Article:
Dr. Kevin Riggs pastors Franklin Community Church in Franklin, Tenn. He is also a college/seminary professor and has written two books, Failing Like Jesus (Randall House Publications, 2010) and Evangelism for the 21st Century (Evangelical Training Association, 2014). Kevin blogs regularly at www.profrevkev.com and can be followed on twitter @riggs_kevin. He lives in Franklin, Tenn., with his wife, Misty.
Posts By This Author
Standing Against the Death Penalty: It’s About the Families of the Victims
“We cannot endure even to see a man put to death, though justly…We, deeming that to see a man put to death is as much the same as killing him” (Athenagoras of Athens, a Christian philosopher writing a defense of Christianity, speaking against state-sponsored killings and abortions, around 177 A.D.)
I am not sure where it originated, but somewhere someone started a rumor that if you are against the death penalty then you are soft on crime and care more about the guilty than the victim. Nothing could be farther from the truth!
Through marriage, a close relative of mine was murdered. I officiated the funeral. I attempted to comfort my family. I know the pain and evil of murder. I also know the pain and evil of a justice system that freed the killer after a few short years behind bars.
As a minister, and more importantly as a follower of Jesus, I take his words about visiting prisoners seriously (Matthew 25:36). I believe in forgiveness and grace and mercy. I believe in the Great Commandment (Matthew 22:34-40). I also realize you don’t get placed on death row for being a boy scout. People do need to pay for their crimes. The more serious the crime, the more serious the penalty. But ultimately, as a follower of Jesus, I believe in reconciliation. I believe in redemption. I believe no one is outside the realm of God’s mercy and grace.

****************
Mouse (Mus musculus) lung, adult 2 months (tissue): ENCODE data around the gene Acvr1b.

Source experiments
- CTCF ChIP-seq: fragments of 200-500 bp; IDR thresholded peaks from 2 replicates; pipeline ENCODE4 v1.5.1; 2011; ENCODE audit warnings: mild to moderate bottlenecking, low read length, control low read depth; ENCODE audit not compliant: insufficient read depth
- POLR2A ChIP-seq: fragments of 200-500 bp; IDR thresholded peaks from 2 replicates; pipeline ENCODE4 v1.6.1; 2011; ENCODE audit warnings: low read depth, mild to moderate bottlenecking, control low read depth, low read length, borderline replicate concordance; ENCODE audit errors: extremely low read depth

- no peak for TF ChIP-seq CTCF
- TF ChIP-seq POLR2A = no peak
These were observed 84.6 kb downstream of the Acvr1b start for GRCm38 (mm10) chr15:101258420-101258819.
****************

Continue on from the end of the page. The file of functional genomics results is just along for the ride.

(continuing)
The Biblical Case Against the Death Penalty, From a Former Supporter
“Capital punishment is against the best judgment of modern criminology and, above all, against the highest expression of love in the nature of God” (Dr. Martin Luther King Jr.)
I despise labels, but I guess you can’t get away from them. For example, I am called an American (a label). I would prefer to be called a United States Citizen because the term “American” is ethnocentristic. The term should mean I am part of the American continents, but it is never used that way. “American” is almost always used to refer to a person who lives in the United States. However, Canadians and Mexicans are also Americans; and so are Hondurans and Brazilians.
I wish I could simply be called “Christian.” But that label necessitates the need for additional labels. Am I Protestant or Catholic? Am I orthodox or neo-orthodox? Am I a fundamentalist, an evangelical, or main-line? Am I emergent, traditional, liberal, progressive, or contemporary? To which denomination do I belong, or am I non-denominational? Maybe I am inter-denominational? Am I charismatic or cessastionist?
My preference would be to be called a follower of Jesus. But what does that mean?
Then there are political labels … and they are the worst!
Am I conservative or liberal? Am I a Republican or Democrat or Independent or Libertarian or something else? Am I pro-life or pro-choice? Am I a patriot or and antagonizer? Am I a capitalist, socialist, or communist? Where do I stand on gun rights? What about human rights, or same-sex marriage, or LBGT issues, or immigration, or Obamacare, etc., etc., etc … blah, blah, blah …
Why can’t I just be me?
It’s a lost cause. No matter how hard I try not to be boxed in, people label me. So, let me give you my best shot at who I am based on labels. (Of course, if your definition of the labels is not the same as my definition, then we will have a hard time communicating.) Here goes: